You should also consider the learning time, which is usually higher in case of a more complex SCADA software. As a general rule, the choice of a complex SCADA software is justified when the project involves a large and high-cost plant, for which software cost and learning time are no longer relevant. in the case of small-to-medium projects with a limited budget, it is advisable to move towards SCADA software that have a lower cost and require a shorter learning time.

All SCADA software, regardless of complexity, must however have common features regarding the following topics:

  • Communication: a set of development tools and communication drivers to interface with most of electronic devices (PLCs, controllers, meters, etc.) from various manufacturesrs operating in the Industrial Automation market. It allows to build the DB of the variables to be exchanged with external devices and includes the most common communication protocols such as OPC, Siemens, Omron, Allen Bradley, Modbus RTU, Modbus TCP, KNX, Bacnet, etc.
  • Human Machine Interface (HMI): a set of development tools and graphic libraries to create static and animated templates. It is important to underline the importance of graphics in the development of a SCADA application. The human-machine interface (HMI) is in fact all the more effective, the more it is able to provide the operator with a prompt and complete image of the whole process, highlighting the status, the evolution and the unexpected deviations (alarms).
  • Process information: a set of development tools to allow the operator to have all the information describing the current status of the process (online data) and its evolution over time (historical data). For example, to allow the operator to be promptly notified in case of malfunction or to analyze the graphical trends of the monitored and recorded process variables.
  • Reports: a set of development tools to sort and process the information acquired from the process in order to generate reports for production and quality managers. Reports usually refer to a specific production batch, highlighting its characteristics and certifying its compliance with the requirements.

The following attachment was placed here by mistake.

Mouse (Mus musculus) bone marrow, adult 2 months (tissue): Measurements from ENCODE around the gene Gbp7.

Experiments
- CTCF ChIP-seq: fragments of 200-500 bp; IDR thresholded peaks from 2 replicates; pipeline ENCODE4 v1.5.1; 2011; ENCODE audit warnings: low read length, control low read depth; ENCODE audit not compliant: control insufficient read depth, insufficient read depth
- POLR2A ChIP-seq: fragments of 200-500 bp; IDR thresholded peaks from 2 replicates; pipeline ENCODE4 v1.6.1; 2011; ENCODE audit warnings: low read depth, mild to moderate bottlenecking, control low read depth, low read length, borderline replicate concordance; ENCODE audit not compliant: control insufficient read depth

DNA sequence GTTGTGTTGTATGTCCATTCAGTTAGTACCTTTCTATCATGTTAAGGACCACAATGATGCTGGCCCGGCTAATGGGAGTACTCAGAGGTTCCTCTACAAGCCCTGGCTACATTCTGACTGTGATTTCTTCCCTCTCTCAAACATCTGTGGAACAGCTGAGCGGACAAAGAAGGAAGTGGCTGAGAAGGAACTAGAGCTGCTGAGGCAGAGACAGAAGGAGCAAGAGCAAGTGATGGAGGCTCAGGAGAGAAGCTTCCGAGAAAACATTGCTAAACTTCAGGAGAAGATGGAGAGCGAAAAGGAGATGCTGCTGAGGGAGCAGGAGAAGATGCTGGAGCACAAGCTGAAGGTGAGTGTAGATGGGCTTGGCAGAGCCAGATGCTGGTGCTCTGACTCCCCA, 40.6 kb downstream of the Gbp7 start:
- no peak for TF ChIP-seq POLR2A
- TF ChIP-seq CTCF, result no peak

• Architecture: a set of tools and rules to build complex architectures in case of multiple applications interacting with each other through local (LAN) or public (Internet) networks and able to interface with multiple operators both local and remote (via browser)
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Advantages of SCADA Software

Man designing a scada system using Winlog Evo
Man designing a scada system using Winlog Evo

SCADA applications are used today in most industrial fields and are an indispensable aid for all companies, regardless of size and sector of activity. SCADA software is the most suitable development environment for the easy and intuitive creation of complex SCADA applications.

SCADA applications provide several benefits, but having to highlight one in particular, we can say that they replace the man in carrying out many routine and tedious tasks, which increases productivity, provides a faster management of alarms and reduces the risk of potentially dangerous situations for the environment. More generally, we can say that SCADA applications:

  • Provide a large amount of information. All system status information, both acquired from the field sensors and provided by real-time control devices (PLC), is collected, saved and made available for further processing, aimed at quality control, efficiency gain and production optimization
  • Provide a synthetic and clear picture of the production plant. A series of templates, that are part of the human-machine interface (HMI), provide the operator with a graphical picture of the whole process, its evolution over time and the unexpected deviations (alarms). By this way all information relevant to the process are translated into a visual language of easy understanding for the operator.
  • Can grow and adapt easily to the growth of the company. The modular and flexible structure of SCADA software makes it possible to adapt to the different situations that arise when the company needs to grow or change, to respond to the challenges of a globalized market. The SCADA software includes, for example, all the development tools that allow to modify the SCADA application in order to provide communication with new devices, in a context characterized by a variety of transmission media and different communication protocols.